Included among the many important individual and business incentives extended and enhanced by the massive tax bill passed in late December is a 100-percent exclusion of gain from the sale of qualified small business stock. Under the Tax Relief, Unemployment Reauthorization and Job Creation Act of 2010 (2010 Tax Relief Act) individuals and other noncorporate taxpayers should not overlook the benefit of investing in qualified small business stock considering the ability for qualifying taxpayers to exclude 100-percent of gain from the sale or exchange of the stock. There are certain limitations, however, regarding who qualifies for the tax break, holding periods, and what qualifies as qualified small business stock.
What is qualified small business stock?
The 100-percent exclusion from gain for investing in qualified small business stock is intended to encourage investment in small businesses and specialized small business investment companies. To qualify as small business stock for purposes of the 100-percent exclusion:
– The stock must be issued by a C corporation that invests 80-percent of its assets in the active conduct of a trade or business and that has assets of $50 million or less when the stock is issued;
– Qualified stock must be must be held for more than five years (rollovers into other qualified stock are allowed);
– The amount taken into account under the exclusion is limited to the greater of $10 million or ten times the taxpayer’s basis in the stock;
– Any taxpayer, other than a C corporation, can take advantage of the exclusion.
The 2010 Small Business Jobs Act enhanced the exclusion of gain from qualified small business stock to non-corporate taxpayers. For stock acquired after September 27, 2010 and before January 1, 2011, and held for at least five years, the 2010 Small Business Jobs Act provided an exclusion of 100 percent.
The 2010 Tax Relief Act extends the 100 percent exclusion for one more year, for stock acquired before January 1, 2012. As a result of the extension of the 100-percent exclusion, none of the gain on qualifying sales or exchanges of qualified small business stock is subject federal income tax or AMT will be imposed on gain from the sale or exchange of qualified small business stock that is acquired after September 27, 2010 and before January 1, 2012, and that is held for more than five years. In addition, the excluded gain is not treated as a tax preference item for AMT purposes, so none of the gain will be subject to AMT.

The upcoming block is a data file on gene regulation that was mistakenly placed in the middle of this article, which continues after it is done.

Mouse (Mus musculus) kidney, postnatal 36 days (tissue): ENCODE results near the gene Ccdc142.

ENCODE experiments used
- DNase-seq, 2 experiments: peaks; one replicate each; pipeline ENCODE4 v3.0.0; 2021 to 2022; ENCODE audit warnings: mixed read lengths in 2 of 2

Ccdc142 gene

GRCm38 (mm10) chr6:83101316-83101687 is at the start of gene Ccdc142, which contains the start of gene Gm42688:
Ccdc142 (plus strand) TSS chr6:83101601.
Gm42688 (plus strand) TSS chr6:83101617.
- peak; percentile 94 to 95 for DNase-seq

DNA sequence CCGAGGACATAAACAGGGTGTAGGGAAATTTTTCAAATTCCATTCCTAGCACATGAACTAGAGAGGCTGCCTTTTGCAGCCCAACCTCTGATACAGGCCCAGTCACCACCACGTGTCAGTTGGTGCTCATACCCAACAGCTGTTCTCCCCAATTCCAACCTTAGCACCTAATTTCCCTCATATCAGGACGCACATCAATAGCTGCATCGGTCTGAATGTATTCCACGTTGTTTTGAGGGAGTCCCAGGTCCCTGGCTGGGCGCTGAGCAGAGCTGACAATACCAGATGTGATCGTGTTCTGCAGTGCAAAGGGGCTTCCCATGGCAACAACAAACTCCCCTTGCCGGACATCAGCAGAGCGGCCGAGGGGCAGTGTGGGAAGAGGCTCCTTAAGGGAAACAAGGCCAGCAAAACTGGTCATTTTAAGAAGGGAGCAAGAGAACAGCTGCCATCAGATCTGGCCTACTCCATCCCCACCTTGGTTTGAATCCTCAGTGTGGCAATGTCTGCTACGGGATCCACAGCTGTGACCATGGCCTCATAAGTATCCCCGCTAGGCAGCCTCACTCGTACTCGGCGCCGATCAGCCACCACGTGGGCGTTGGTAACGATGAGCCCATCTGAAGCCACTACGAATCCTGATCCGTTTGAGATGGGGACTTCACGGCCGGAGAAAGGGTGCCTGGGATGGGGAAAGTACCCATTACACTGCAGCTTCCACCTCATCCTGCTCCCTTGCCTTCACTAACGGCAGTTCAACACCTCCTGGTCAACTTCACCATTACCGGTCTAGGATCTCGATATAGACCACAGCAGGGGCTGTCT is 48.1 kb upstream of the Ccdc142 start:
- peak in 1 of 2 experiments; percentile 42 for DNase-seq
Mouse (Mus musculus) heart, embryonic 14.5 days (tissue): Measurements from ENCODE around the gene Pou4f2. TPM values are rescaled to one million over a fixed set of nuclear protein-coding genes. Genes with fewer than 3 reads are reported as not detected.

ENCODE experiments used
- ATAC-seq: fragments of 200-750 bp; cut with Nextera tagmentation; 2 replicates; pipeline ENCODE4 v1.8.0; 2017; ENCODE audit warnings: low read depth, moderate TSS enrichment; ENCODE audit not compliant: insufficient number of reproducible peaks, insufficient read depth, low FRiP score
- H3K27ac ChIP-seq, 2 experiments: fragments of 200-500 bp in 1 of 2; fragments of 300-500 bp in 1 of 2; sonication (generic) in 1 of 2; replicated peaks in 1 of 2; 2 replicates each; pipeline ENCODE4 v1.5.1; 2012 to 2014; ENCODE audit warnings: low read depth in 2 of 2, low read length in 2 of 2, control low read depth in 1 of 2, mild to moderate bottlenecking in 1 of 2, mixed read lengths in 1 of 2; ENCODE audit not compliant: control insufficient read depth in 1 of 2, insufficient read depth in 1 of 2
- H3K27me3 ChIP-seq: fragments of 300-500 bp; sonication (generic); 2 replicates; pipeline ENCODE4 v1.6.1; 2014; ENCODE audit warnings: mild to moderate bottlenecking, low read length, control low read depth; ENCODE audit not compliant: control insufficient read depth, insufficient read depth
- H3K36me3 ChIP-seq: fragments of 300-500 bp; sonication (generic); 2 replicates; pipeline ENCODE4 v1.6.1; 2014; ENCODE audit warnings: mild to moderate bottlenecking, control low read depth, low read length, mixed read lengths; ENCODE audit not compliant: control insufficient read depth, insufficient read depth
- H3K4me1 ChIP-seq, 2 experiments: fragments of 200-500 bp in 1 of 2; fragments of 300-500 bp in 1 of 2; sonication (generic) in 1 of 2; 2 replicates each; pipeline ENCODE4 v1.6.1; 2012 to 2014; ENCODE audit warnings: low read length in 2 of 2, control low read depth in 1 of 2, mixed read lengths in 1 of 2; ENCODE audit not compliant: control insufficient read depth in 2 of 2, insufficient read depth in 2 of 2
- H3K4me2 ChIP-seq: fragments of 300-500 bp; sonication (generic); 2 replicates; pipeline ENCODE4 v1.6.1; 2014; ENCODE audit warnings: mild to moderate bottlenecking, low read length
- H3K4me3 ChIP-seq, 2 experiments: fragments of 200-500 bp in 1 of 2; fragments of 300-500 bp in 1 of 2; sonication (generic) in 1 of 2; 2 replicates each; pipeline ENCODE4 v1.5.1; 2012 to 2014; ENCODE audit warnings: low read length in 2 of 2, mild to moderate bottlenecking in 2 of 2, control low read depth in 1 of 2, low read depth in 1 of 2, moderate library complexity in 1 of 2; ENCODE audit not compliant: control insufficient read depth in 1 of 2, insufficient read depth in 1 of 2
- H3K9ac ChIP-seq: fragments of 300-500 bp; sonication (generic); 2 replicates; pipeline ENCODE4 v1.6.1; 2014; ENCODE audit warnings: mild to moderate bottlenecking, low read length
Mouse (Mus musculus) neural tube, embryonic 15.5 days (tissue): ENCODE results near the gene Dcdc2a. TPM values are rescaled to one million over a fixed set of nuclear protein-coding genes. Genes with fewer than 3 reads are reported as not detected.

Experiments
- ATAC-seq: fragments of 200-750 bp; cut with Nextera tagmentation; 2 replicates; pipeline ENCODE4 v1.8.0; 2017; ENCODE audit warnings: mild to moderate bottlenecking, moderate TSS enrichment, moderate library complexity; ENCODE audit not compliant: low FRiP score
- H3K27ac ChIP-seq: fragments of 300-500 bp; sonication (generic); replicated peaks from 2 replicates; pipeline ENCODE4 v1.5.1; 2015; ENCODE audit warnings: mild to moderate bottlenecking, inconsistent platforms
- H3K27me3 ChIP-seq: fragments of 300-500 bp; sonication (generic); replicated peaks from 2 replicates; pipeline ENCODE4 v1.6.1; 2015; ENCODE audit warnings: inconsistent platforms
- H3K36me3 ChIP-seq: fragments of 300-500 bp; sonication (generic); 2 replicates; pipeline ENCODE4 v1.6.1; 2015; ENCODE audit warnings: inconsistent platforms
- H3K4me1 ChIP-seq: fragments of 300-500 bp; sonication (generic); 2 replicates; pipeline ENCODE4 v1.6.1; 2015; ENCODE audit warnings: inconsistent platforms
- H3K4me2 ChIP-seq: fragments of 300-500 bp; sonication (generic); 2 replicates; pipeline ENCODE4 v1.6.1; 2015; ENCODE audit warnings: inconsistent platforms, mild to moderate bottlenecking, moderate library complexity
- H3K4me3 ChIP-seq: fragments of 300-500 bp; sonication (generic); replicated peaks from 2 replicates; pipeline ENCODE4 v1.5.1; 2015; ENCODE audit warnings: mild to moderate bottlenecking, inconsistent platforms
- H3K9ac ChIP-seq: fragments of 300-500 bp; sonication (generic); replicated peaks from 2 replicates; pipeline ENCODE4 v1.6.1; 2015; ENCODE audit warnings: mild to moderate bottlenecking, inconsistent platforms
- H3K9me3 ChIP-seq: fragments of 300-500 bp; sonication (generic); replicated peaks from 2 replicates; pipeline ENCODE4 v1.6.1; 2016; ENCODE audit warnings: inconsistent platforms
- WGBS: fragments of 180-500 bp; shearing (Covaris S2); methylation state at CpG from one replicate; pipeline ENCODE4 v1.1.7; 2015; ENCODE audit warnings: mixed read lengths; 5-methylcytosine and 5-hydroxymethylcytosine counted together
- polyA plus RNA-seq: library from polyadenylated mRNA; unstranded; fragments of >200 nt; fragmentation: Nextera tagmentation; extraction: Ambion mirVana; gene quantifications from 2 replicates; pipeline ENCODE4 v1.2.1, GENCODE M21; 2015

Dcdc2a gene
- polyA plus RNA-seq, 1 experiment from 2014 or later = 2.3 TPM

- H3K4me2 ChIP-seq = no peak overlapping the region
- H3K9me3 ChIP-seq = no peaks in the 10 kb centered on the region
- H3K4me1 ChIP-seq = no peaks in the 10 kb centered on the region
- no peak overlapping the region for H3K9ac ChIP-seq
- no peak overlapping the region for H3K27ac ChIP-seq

The holding period requirement
Because of the various changes to the percentage of the exclusion, a taxpayer must be aware not only of meeting the five year holding requirement, but also of the date the qualified small business stock was acquired.
For example, if you acquired qualified small business stock after February 17, 2009 and before September 28, 2010, then only 75 percent of the gain will be subject to tax if the stock is sold or exchanged more than five years later. If you acquired qualified small business stock on February 17, 2009, then only 50 percent of the gain will be subject to tax if the stock is sold or exchanged after February 17, 2014. If you acquired the stock after September 27, 2010 and before January 1, 2012, then no tax will be imposed on the gain if the stock is sold or exchanged more than five years later.
To be eligible for the exclusion, the small business stock must be acquired by the individual at its original issue (directly or through an underwriter), for money, property other than stock, or as compensation for services provided to the corporation. Stock acquired through the conversion of stock (such as preferred stock) that was qualified stock in the taxpayer’s hands is also qualified stock in the taxpayer’s hands.
However, small business stock does not include stock that has been the subject of certain redemptions that are more than de minimis. If you acquire or acquired qualified stock by gift or inheritance, you are treated as having acquired that stock in the same manner as the transferor and will need to add the transferor’s holding period to your own.
A partnership may distribute qualified stock to its partners so long as the partner held the partnership interest when the stock was acquired, and only to the extent that partner’s share in the partnership has not increased since the stock was acquired.